What to Say to an Addict in Denial
Watching someone struggling with an addiction is a difficult and painful thing, especially when their substance use is hurting family relationships, study, career goals, and finances. This is even more true when that person fails to even realize they have a problem, instead either ignoring setbacks or attempting to push the blame for failure to problems other than substance use.
While it’s true that you cannot make someone attend addiction treatment and you can’t make someone you love see that they need help you can talk to them, and you can try to get them to realize that they need help.
Self-Denial in Addiction
Many addicts fail to realize they are addicted, even when their substance use is damaging their life, because of denial. In many cases, addiction denial begins internally, with small likes, like “I can stop anytime I want”, “I don’t really have a problem”, “I just use to unwind”, “I’ll stop when X thing happens”. People convince themselves that they are fine because addiction is heavily stigmatized and people don’t like to feel guilty or ashamed of their behavior. So, they try to rationalize it in any way they can.
When someone else approaches someone in denial those excuses become external. The addict stops having to prove to themselves that they aren’t an addict, and often let themselves become angry because their reasons are valid, right? If you’ve ever indulged in a guilty pleasure, tried to quit smoking, or even had a late-night snack when you weren’t supposed to, you know a little bit about how insidious this kind of rationalization can be. You can actually convince yourself that you’re right until well after the fact. Substance abuse changes the chemistry of the brain, making this kind of rationalization and self-denial even worse.
Starting Discussions with an Addict
If you see something like an intervention on television, you’ll likely hear words like “we think you have a problem”, “your drinking is hurting your family”, and so on. These kinds of words almost never have the effect that you might want. Instead, they will likely get angry and either completely deny a problem, blame their substance use on stress or on you, or otherwise become aggressive. You won’t get anywhere, and they will likely begin to pull away emotionally, because they know that you are prepared to hurt them.
If you go to a loved one with the intent of getting past this denial, you will have to remain calm, be logical, and not make blatant accusations. Try starting normal discussions and leading up to topics surrounding substance use.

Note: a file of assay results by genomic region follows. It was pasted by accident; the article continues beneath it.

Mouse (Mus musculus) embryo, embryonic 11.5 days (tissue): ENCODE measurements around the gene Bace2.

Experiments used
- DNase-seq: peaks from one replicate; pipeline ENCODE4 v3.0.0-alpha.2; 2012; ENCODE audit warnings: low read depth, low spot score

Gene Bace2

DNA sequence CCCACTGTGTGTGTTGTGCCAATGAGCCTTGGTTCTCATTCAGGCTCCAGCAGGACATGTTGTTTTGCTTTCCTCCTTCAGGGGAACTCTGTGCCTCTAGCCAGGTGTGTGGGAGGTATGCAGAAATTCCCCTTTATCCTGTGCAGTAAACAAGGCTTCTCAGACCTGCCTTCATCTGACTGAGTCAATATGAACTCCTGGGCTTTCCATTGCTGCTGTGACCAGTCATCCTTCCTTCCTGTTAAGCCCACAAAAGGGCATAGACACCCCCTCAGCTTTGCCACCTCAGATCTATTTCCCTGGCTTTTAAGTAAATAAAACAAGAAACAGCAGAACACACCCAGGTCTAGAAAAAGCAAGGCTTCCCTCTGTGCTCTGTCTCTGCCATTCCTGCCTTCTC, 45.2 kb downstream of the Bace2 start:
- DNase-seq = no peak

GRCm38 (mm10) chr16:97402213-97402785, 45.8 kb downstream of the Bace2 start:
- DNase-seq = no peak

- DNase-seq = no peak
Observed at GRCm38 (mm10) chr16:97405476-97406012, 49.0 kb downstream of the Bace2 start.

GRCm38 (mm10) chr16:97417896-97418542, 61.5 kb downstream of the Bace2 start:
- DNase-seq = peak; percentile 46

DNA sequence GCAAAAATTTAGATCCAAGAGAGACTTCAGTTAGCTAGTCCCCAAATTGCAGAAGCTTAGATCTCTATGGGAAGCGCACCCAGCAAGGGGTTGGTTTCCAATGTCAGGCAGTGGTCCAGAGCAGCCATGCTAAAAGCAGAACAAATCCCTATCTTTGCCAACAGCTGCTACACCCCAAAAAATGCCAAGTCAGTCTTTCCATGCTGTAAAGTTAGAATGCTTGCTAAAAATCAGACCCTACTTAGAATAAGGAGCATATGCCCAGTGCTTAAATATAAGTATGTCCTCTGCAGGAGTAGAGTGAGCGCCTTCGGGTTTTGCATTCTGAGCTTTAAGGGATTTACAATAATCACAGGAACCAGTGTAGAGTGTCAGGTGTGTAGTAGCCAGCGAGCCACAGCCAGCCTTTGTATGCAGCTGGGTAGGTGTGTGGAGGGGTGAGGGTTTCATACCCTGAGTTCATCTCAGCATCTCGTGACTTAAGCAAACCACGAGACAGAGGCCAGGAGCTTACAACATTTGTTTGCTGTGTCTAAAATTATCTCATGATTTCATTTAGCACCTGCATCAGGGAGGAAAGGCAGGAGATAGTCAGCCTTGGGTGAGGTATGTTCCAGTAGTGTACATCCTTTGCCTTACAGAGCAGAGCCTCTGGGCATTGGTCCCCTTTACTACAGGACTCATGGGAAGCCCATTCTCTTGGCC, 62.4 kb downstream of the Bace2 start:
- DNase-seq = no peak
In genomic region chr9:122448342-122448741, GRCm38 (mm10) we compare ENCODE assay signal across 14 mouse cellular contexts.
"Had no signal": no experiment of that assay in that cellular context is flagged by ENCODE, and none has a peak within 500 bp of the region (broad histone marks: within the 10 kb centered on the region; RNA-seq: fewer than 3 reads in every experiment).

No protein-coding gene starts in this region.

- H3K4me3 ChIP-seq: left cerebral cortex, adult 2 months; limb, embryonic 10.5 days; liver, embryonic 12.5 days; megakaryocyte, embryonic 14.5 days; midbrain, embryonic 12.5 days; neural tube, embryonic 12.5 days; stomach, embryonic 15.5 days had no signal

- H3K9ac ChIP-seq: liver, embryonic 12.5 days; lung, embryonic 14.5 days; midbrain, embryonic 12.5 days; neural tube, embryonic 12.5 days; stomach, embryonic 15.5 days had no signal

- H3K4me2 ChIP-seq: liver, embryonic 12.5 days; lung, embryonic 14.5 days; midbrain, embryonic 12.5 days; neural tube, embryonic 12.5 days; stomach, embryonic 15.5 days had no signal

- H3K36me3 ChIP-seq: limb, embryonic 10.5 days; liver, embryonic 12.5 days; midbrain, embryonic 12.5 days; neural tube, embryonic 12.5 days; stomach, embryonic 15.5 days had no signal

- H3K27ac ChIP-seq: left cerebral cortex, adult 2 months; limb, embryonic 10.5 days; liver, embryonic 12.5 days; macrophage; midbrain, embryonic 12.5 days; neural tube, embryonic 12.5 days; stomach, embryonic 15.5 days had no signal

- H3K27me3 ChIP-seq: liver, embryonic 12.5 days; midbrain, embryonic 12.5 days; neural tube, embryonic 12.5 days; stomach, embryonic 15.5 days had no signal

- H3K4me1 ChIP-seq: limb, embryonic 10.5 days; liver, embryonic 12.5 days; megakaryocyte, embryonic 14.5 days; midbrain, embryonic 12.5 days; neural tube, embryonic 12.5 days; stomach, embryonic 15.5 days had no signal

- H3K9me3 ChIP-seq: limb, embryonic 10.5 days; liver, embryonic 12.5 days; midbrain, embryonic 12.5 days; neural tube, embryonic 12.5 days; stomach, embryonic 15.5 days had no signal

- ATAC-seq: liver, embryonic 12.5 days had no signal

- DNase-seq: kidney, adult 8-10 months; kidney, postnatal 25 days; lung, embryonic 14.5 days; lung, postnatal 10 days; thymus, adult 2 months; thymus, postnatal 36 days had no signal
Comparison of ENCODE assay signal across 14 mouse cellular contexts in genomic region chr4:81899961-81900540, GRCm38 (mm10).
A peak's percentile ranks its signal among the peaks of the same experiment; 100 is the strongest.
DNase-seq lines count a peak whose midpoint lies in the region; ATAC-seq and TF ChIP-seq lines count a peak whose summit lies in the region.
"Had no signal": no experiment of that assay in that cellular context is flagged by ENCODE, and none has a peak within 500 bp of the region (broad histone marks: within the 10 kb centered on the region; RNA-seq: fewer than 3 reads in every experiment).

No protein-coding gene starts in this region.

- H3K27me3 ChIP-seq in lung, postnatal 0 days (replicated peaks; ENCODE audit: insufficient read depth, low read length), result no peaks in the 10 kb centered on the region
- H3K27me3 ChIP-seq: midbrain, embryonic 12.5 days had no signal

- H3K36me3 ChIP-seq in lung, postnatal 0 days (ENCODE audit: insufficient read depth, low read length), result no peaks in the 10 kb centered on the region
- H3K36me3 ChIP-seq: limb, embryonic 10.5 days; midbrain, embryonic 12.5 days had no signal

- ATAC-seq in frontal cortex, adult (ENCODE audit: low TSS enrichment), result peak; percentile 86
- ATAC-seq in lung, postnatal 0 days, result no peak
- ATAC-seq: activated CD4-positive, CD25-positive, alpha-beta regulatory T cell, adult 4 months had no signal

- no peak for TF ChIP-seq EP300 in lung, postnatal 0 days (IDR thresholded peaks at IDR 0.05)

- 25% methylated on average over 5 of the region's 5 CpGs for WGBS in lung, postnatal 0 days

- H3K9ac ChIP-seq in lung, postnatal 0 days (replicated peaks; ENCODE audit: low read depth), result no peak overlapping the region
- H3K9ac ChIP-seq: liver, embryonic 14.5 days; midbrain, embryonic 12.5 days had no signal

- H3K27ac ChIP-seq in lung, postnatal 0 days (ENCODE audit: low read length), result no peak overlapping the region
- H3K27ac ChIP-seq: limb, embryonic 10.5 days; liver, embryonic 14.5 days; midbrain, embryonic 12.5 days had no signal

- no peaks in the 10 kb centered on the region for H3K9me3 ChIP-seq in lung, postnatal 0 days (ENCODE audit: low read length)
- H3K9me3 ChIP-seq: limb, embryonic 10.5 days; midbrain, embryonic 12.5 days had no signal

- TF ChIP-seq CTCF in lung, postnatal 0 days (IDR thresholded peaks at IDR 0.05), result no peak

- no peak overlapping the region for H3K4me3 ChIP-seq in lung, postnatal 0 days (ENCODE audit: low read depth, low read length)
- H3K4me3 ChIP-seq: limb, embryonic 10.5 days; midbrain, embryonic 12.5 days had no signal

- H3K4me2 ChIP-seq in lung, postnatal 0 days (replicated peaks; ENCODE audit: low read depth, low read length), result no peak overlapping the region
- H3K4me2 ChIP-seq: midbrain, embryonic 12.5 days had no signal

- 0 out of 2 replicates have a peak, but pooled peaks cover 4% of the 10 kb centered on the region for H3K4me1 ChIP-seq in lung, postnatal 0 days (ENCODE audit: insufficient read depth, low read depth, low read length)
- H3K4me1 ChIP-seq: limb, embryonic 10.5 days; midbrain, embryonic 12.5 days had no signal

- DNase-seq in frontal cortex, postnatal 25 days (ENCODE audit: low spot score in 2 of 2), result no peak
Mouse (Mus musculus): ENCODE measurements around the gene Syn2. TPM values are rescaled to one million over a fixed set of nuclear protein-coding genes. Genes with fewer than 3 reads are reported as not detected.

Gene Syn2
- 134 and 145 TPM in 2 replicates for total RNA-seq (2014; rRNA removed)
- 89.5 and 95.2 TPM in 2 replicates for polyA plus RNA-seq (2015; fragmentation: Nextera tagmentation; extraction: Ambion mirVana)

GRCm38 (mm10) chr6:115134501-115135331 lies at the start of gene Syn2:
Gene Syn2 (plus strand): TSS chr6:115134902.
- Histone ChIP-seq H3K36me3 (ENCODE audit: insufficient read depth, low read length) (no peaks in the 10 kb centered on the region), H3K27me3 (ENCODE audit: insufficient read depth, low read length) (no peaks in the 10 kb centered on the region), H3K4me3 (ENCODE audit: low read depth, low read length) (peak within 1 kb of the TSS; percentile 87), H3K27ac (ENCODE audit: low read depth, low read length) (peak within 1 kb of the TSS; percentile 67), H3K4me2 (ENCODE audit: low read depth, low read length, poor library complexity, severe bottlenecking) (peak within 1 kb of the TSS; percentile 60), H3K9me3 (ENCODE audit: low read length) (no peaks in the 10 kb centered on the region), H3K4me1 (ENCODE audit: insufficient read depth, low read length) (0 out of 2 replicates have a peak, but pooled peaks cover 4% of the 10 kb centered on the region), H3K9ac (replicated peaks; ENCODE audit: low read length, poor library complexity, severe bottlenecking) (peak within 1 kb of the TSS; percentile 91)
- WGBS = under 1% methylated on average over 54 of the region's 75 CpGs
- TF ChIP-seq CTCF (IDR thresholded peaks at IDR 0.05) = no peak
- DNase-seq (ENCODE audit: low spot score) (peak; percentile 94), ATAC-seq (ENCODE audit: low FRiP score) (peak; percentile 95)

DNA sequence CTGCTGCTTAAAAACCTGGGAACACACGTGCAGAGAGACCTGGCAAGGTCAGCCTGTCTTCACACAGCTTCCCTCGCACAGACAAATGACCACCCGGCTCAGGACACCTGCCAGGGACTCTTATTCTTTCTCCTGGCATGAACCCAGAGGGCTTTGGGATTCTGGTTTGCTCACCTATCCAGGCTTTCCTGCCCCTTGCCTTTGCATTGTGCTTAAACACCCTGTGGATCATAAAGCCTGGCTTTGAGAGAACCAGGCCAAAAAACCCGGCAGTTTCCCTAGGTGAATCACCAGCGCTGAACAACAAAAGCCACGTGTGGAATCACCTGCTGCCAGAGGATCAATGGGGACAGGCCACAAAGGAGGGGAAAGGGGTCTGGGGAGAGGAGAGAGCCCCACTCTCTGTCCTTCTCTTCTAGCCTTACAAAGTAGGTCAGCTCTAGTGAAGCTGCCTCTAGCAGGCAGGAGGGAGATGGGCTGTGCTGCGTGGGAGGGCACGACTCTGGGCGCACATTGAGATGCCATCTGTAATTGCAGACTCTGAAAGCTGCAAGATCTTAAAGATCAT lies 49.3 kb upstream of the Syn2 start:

There are a few tactics you can use to do this without evoking denial.
Communicating that you are worried about the person is a very good strategy, because it says that you care, and it reminds the person that even though they’re using, they’re still a person you love. Starting conversations off with things that are concerning you and making them about the other person’s health (not the stigma of drug or alcohol abuse) is a good way to ‘get your foot in the door’.
- “I noticed you didn’t come home last night, I was worried”
- “I really missed you at dinner the other night”
- “I miss talking like we used to,”
You can also talk about very specific substance use related events, but you should do so carefully, because many people will be aggressive about it.
- “I saw you have track marks on your arm, are you going to be okay? Should I get Naloxone for you?”
- “You blacked out the other day, I’m really worried about you. Is there anything I can do to help?”
The idea with approaching someone with concern is to tell them that you care about them first and foremost as a person, and it’s their health and wellbeing you care about, not your reputation or association with someone who uses or abuses alcohol. By talking about health and relationships, you show the person you love that they are your concern, not their substance use.
Leading to Self-Acknowledgement
Discussing concern is a very strong approach which puts someone’s behavior in the spotlight, but it isn’t always the right approach. Some people don’t want to be told that they have a problem, even by a concerned family member. Here, you can take a completely different approach, where you don’t bring up concern or worry, but instead talk about their goals, their life, and their achievements with natural concern when they bring them up. You can use simple phrases like these to get someone thinking about what’s actually getting in their way.